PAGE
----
nes at July 20th, 2016 02:52 — #1
I've been having trouble getting faster performance out of the API, so I'm hoping someone here can help
What I'm trying to do is show the number of leads for multiple salespeople between 2 dates.
Functionally it works but is just very slow, and I'm not sure whether the speeds that I need are even possible with the API...
Currently I use this:
$resultJSON = make_api_call('contacts.json?&per_page=100&page=1&date_filter=modified_at&since='.$fromDate.'&until='.$toDate, 'GET', array(), $UserOnePageID, base64_decode($UserOnePageKey));
I do this for about 20 OP accounts, and it takes about 30 seconds.
Is there a faster way?
liam at July 20th, 2016 05:08 — #2
This seems like an odd query to run. It searches for any contacts which have been updated by the user in a certain time frame. This update can be done by anyone in your account, so I'm not sure if this is an accurate metric for you. But if you say that this is functionally working for you, then that's fine. My only suggestion would be to checkout the additional counts data which is returned from the login request. Fetching this every day and saving it may give you a similar historic metric, and it's a lot faster.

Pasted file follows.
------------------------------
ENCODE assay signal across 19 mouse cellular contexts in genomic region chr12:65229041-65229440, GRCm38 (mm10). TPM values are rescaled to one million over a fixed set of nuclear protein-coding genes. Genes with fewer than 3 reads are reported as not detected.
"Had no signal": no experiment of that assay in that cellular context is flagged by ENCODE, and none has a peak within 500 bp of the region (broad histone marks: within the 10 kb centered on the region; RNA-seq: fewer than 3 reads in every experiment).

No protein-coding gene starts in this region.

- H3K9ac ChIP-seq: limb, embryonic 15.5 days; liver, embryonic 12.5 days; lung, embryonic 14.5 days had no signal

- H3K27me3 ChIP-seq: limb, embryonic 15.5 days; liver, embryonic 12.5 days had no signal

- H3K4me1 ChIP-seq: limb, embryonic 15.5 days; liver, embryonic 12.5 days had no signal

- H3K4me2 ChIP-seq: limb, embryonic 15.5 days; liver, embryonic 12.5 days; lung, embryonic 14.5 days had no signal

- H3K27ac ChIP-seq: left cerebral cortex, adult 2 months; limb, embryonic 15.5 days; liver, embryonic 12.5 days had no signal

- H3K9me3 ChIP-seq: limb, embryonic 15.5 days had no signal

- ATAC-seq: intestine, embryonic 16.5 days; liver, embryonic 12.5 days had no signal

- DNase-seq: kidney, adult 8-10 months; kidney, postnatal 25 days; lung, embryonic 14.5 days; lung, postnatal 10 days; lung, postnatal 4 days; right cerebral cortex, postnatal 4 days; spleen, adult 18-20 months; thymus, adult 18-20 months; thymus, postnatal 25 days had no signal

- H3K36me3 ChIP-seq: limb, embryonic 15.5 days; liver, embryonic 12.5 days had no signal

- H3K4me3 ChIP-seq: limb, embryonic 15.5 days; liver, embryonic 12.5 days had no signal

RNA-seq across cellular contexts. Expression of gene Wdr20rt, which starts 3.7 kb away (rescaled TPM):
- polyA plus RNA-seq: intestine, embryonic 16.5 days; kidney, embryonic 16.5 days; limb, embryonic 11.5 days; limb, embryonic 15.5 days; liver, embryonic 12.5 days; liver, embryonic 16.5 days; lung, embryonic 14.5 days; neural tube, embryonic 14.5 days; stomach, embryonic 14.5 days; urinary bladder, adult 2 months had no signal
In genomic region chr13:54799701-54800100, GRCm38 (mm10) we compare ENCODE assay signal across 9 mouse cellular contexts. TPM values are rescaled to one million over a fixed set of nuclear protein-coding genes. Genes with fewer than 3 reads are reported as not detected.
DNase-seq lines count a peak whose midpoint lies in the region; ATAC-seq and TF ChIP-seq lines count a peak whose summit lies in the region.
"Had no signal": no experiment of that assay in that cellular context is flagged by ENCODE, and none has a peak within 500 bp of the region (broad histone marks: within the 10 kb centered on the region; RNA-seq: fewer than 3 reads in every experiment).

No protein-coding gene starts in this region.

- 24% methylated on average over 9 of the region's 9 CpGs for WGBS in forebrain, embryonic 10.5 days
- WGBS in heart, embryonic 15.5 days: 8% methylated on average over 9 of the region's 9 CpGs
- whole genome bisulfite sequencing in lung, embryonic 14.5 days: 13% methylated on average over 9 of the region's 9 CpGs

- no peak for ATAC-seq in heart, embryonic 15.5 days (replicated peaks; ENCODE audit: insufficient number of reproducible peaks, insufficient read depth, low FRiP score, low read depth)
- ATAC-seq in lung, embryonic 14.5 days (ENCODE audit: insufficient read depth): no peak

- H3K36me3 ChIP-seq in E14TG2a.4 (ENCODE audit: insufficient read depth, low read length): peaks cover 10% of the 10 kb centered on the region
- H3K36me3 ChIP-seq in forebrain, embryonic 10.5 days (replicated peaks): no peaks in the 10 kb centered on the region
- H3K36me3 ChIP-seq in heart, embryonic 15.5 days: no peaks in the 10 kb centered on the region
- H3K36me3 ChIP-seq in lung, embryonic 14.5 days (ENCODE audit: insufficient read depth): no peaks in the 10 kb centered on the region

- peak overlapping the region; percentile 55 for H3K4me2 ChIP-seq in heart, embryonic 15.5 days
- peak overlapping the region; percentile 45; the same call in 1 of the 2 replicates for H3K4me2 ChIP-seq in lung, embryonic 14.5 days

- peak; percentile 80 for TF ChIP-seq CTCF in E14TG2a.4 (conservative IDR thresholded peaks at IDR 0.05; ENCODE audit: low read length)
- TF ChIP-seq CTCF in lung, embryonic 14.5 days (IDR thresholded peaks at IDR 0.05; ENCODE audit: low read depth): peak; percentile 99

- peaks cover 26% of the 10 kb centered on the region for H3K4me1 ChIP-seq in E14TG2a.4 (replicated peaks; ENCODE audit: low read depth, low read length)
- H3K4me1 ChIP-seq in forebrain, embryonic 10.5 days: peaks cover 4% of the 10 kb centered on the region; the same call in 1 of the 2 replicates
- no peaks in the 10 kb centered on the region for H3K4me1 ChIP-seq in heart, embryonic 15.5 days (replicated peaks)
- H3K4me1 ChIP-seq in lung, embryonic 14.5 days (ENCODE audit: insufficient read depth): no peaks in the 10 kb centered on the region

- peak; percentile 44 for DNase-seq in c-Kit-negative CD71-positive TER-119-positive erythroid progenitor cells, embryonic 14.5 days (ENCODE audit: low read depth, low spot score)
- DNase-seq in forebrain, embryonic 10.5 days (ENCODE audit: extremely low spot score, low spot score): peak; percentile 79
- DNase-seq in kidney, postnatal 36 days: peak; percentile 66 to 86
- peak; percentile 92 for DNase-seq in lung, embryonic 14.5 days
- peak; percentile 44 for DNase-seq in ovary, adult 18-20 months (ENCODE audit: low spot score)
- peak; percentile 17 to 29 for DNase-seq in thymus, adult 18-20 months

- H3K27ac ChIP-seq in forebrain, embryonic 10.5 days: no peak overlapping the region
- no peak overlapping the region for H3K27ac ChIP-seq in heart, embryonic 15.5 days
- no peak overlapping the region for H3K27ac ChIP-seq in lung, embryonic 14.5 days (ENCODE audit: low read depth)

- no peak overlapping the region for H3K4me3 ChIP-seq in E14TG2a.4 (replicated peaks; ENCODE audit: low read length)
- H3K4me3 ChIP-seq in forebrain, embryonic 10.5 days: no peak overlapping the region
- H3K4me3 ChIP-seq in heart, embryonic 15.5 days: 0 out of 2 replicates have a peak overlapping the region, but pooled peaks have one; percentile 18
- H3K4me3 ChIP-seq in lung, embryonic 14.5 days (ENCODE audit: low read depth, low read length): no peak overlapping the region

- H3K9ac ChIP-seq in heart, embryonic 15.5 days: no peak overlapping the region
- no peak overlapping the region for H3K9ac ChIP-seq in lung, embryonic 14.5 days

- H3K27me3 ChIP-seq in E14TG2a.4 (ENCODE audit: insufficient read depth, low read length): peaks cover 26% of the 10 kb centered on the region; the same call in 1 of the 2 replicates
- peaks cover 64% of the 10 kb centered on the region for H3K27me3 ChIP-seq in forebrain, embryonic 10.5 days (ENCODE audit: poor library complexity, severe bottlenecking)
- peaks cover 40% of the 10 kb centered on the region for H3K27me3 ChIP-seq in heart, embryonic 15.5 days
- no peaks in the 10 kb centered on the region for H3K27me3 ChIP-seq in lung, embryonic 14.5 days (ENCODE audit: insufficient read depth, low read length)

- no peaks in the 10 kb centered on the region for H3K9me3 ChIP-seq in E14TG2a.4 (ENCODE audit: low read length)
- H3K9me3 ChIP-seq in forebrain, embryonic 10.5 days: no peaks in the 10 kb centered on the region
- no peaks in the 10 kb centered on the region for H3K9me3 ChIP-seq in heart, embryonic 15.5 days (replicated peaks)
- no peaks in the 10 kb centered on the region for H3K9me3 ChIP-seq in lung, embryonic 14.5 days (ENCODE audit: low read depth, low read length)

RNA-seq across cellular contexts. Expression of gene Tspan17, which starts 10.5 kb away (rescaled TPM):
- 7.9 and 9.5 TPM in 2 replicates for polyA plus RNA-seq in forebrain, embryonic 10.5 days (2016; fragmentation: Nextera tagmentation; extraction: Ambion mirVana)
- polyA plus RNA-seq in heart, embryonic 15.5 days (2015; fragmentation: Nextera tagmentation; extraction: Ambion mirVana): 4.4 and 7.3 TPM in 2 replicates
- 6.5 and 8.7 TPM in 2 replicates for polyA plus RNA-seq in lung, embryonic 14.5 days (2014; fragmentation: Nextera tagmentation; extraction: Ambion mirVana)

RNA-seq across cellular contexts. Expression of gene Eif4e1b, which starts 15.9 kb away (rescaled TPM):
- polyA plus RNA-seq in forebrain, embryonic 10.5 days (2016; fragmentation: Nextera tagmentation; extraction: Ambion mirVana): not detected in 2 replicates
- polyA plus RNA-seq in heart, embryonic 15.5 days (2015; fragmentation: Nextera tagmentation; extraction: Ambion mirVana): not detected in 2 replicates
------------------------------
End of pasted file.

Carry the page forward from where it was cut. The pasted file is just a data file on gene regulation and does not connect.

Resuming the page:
Now if you are set with the method you are calling, then there are some things you can do to increase the speed.
- You can limit the
per_page count to 1, so only one contacts' data will be loaded and returned.
- Limit the fields that are returned from our API with each contact with the
fields param (see the docs). The easiest option would be to limit it to just returning the contact id:
nes at July 21st, 2016 18:33 — #4
Thanks for the quick response.
I have changed modified_at to be created_at, thanks for pointing that out.
Just so I'm clear on what your suggesting, you mean to login for each user every day, then calculate the amount of contacts created that day by subtracting yesterday's total from today's total?
Then I would save that in my own database. The script would be automated to run every day.
liam at July 22nd, 2016 03:13 — #5
Yes, I think that would be a better solution. The counts returned with the login / bootstrap request are precalculated in our DB so that request will always be fast. You will only need a single request to get all of the users counts.
If you store these in a local DB you will be able to run your queries against these to get the change in number of contacts per user for any date range which you have made a backup of.
There is one downside to this, which is that the contacts count will have deleted contacts subtracted from it, as opposed to your current method. Say I have a contact that is 1 year old. I deleted him last week, and I created 2 new contacts last week too. The counts will show that there was only a difference of +1 last week.
But users rarely delete contacts, so you may be able to work with this.
If you are running this code on a server, you could also subscribe to our webhooks to get updates whenever contacts are created.